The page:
Microsoft Corp. plans to hand customers nine security updates Tuesday, patching flaws in Windows, Office, IE, Virtual...
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PC and XML Core Services. Six updates will address critical vulnerabilities attackers could exploit remotely to run malicious code on targeted machines.
Microsoft Windows, including Vista will be among the software being updated according to the security updates Microsoft announced on its TechNet site Thursday. Other fixes will target security holes in Microsoft Office, Internet Explorer, Visual Basic, Virtual PC and Virtual Server.
Microsoft typically describes critical flaws as those attackers could exploit to take complete control of an affected system to install programs; view, change, or delete data; or create new accounts.
Meanwhile, the software giant will release several non-security, high-priority updates on Microsoft Update (MU) and Windows Server Update Services (WSUS); and two non-security, high-priority updates for Windows on Windows Update (WU) and Software Update Services (SUS). And, as it does every month, the company will update its malicious software removal tool.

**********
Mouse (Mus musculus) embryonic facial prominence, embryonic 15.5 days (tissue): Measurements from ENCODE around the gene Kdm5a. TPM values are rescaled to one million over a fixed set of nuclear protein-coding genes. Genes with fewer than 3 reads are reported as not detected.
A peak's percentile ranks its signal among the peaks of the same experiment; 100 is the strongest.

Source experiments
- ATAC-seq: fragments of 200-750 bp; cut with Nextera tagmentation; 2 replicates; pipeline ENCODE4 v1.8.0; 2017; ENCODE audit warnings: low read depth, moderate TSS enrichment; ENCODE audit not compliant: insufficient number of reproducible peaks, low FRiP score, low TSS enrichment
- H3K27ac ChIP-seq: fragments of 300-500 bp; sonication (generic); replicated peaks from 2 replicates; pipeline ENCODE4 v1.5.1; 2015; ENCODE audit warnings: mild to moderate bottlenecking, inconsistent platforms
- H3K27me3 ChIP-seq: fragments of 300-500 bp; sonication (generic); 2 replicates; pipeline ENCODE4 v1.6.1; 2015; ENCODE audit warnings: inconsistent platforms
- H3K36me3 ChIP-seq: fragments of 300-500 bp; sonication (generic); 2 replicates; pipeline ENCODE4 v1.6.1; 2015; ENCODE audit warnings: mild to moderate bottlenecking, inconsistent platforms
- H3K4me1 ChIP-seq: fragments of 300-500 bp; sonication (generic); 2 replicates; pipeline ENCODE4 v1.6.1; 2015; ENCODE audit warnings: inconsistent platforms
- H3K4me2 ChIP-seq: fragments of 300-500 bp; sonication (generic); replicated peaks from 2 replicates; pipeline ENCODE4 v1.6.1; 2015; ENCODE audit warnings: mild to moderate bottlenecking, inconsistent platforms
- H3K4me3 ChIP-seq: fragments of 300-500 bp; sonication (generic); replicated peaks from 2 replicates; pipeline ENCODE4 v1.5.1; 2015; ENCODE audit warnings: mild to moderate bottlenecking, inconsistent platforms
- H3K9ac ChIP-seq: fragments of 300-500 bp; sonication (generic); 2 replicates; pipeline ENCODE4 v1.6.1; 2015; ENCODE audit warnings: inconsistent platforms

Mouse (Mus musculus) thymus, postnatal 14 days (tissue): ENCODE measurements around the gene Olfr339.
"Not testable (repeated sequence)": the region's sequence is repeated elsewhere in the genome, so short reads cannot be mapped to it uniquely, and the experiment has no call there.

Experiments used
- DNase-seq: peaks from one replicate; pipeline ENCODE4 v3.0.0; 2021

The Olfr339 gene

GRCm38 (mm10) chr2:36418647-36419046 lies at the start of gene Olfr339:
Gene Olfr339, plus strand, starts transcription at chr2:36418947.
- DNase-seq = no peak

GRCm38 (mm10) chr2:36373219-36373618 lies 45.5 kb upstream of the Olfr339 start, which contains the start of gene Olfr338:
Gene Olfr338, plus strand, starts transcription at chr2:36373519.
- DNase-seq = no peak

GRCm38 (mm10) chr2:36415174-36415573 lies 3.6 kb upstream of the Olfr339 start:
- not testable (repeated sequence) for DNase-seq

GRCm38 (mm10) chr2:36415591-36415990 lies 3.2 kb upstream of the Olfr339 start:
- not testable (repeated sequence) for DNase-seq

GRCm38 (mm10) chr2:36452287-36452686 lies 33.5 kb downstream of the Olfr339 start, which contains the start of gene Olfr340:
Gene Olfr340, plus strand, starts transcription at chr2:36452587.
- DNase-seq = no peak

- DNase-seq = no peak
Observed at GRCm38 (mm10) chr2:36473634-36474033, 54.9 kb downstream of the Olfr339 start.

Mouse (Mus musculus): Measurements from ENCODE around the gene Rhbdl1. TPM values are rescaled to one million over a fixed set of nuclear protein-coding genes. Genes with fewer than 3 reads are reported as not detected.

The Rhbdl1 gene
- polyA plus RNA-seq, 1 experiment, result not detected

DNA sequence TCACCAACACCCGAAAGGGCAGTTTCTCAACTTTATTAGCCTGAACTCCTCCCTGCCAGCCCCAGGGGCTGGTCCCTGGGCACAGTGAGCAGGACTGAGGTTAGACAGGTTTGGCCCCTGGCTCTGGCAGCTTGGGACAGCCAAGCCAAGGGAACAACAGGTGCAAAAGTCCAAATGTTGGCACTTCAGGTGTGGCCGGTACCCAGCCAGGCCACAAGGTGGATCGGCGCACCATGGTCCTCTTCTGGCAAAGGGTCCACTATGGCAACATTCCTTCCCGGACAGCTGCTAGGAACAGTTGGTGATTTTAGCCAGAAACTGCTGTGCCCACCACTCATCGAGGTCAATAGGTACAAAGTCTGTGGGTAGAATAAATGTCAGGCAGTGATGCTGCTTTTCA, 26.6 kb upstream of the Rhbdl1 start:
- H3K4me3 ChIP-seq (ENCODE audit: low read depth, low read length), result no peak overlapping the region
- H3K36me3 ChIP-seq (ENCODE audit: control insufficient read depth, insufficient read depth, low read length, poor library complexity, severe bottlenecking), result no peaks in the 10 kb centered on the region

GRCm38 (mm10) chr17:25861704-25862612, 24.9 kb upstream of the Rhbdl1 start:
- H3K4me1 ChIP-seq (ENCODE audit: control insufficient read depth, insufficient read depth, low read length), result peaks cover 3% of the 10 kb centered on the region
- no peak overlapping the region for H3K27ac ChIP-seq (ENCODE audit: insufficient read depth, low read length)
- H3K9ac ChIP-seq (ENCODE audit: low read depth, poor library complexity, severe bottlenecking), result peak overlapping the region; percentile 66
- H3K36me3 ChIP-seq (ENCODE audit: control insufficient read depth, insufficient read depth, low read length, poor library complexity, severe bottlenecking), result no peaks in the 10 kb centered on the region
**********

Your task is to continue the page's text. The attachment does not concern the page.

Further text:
Last month, Microsoft released six security updates, three of which addressed critical flaws in Excel, Windows and the .NET Framework.
The exploits of August
While there's no indication this month will be more problematic for IT administrators than usual, there is a history of trouble following Microsoft's August patch releases.
Last year, the U.S. Department of Homeland Security, which rarely joins the post-Patch Tuesday stampede of warnings, issued a public advisory urging Windows users to install the MS06-040 security update as soon as possible because the Windows Server Services flaw addressed in the update was considered highly wormable. Within days of the patch release, attackers were targeting the flaw with malware in a bid to expand their IRC-controlled botnets.
Two years ago, security experts sounded the alarm following the Windows Plug and Play vulnerability, which Microsoft had patched in its MS05-039 security update. Attackers exploited the flaw a few days later with the Zotob worm.
Some have theorized that August tends to be a bad month because attackers like to strike when a lot of IT professionals are on summer vacation. Others believe it's because hackers like to use Microsoft's August flaws to try out attack methods they picked up at the Black Hat and Defcon conferences, which are held each year at the beginning of August.
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